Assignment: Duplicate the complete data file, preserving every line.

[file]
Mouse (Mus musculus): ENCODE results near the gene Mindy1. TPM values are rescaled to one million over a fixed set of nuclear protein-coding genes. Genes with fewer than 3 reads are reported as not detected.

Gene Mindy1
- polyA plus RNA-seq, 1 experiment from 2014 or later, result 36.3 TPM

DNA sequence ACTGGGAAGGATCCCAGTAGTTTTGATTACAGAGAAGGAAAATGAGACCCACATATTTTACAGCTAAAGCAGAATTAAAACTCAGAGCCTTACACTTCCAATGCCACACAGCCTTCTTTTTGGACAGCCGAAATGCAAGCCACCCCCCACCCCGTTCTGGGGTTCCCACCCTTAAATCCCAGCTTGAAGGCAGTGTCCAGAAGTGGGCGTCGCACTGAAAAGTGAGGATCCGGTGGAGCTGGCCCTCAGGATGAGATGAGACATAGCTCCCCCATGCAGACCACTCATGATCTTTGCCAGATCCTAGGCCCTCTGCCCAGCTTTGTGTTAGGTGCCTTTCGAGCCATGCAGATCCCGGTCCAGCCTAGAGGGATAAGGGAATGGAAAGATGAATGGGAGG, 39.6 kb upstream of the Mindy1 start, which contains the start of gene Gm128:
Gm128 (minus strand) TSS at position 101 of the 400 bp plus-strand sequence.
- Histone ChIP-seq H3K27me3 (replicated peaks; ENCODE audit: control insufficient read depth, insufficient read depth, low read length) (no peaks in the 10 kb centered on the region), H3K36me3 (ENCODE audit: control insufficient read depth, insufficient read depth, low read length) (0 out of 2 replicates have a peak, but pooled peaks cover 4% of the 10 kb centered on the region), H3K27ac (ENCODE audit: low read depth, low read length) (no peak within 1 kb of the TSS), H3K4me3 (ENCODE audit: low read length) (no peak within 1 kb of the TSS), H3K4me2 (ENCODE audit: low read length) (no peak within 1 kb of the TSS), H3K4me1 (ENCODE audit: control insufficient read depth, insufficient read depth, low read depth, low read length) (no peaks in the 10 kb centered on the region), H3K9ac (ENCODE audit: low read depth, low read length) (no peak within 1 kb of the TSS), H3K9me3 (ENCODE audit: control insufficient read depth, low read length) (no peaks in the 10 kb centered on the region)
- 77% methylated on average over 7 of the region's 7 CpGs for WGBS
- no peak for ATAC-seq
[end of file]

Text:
Mouse (Mus musculus): ENCODE results near the gene Mindy1. TPM values are rescaled to one million over a fixed set of nuclear protein-coding genes. Genes with fewer than 3 reads are reported as not detected.

Gene Mindy1
- polyA plus RNA-seq, 1 experiment from 2014 or later, result 36.3 TPM

DNA sequence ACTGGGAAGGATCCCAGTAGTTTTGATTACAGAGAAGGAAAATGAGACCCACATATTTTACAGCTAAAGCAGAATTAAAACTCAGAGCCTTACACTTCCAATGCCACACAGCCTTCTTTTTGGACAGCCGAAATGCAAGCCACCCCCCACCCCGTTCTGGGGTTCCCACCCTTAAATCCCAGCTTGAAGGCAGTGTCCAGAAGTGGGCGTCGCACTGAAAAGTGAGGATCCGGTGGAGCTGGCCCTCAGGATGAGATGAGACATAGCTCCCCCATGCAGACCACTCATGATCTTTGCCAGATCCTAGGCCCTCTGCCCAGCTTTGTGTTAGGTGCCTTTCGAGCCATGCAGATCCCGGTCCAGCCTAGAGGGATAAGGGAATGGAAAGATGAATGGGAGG, 39.6 kb upstream of the Mindy1 start, which contains the start of gene Gm128:
Gm128 (minus strand) TSS at position 101 of the 400 bp plus-strand sequence.
- Histone ChIP-seq H3K27me3 (replicated peaks; ENCODE audit: control insufficient read depth, insufficient read depth, low read length) (no peaks in the 10 kb centered on the region), H3K36me3 (ENCODE audit: control insufficient read depth, insufficient read depth, low read length) (0 out of 2 replicates have a peak, but pooled peaks cover 4% of the 10 kb centered on the region), H3K27ac (ENCODE audit: low read depth, low read length) (no peak within 1 kb of the TSS), H3K4me3 (ENCODE audit: low read length) (no peak within 1 kb of the TSS), H3K4me2 (ENCODE audit: low read length) (no peak within 1 kb of the TSS), H3K4me1 (ENCODE audit: control insufficient read depth, insufficient read depth, low read depth, low read length) (no peaks in the 10 kb centered on the region), H3K9ac (ENCODE audit: low read depth, low read length) (no peak within 1 kb of the TSS), H3K9me3 (ENCODE audit: control insufficient read depth, low read length) (no peaks in the 10 kb centered on the region)
- 77% methylated on average over 7 of the region's 7 CpGs for WGBS
- no peak for ATAC-seq